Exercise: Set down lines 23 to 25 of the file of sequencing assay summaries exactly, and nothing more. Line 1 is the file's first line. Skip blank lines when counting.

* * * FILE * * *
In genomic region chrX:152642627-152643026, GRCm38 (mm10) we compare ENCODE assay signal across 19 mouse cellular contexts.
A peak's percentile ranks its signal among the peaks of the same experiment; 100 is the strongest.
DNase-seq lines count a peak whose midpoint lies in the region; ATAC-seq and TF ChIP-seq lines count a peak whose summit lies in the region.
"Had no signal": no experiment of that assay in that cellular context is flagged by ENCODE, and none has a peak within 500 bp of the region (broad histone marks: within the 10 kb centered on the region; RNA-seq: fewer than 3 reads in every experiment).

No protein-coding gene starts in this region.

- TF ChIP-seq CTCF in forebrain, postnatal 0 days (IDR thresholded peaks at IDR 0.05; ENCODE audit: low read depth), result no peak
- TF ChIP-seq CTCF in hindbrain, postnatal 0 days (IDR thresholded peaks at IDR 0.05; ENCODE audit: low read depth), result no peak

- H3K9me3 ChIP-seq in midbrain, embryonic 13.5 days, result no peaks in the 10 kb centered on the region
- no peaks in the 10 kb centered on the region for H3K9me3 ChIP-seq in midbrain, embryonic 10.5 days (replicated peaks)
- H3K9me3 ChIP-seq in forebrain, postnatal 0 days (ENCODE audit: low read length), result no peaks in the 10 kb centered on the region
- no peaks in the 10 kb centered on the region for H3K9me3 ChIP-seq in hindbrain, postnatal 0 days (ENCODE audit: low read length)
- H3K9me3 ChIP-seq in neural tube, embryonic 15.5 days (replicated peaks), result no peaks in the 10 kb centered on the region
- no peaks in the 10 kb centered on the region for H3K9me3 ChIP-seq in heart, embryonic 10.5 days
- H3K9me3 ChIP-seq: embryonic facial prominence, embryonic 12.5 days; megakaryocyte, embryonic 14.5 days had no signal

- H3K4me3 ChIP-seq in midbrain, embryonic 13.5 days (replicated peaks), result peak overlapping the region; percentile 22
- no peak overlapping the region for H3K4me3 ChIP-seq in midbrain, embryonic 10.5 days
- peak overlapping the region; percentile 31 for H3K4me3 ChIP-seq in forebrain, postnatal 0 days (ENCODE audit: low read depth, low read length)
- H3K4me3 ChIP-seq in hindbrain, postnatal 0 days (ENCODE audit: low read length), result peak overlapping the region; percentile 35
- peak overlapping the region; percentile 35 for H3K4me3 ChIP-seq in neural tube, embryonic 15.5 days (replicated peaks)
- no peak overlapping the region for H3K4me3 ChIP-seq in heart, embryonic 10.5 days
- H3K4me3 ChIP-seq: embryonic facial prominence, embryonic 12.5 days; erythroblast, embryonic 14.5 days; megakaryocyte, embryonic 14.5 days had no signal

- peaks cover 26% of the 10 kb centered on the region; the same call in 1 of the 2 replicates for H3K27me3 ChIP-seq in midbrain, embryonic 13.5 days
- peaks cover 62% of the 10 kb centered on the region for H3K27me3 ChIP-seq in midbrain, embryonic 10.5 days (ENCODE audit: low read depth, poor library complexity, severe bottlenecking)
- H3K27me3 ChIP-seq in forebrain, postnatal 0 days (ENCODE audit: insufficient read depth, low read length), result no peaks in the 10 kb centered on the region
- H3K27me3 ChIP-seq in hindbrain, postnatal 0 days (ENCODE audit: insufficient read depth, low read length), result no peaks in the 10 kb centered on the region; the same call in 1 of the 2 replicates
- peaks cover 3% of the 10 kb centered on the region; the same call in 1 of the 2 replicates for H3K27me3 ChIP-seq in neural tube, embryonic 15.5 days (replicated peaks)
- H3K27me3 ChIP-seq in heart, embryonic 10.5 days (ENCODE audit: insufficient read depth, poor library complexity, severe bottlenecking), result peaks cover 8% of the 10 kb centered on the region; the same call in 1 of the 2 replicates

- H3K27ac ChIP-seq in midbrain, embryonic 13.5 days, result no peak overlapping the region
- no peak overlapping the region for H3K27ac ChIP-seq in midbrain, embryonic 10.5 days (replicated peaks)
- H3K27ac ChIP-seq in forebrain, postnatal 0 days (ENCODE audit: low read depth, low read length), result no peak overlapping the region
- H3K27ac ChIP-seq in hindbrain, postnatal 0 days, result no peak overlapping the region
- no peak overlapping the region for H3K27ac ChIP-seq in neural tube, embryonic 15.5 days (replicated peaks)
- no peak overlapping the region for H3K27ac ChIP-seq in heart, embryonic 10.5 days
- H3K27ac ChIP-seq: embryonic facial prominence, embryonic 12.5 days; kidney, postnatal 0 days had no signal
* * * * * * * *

- peaks cover 62% of the 10 kb centered on the region for H3K27me3 ChIP-seq in midbrain, embryonic 10.5 days (ENCODE audit: low read depth, poor library complexity, severe bottlenecking)
- H3K27me3 ChIP-seq in forebrain, postnatal 0 days (ENCODE audit: insufficient read depth, low read length), result no peaks in the 10 kb centered on the region
- H3K27me3 ChIP-seq in hindbrain, postnatal 0 days (ENCODE audit: insufficient read depth, low read length), result no peaks in the 10 kb centered on the region; the same call in 1 of the 2 replicates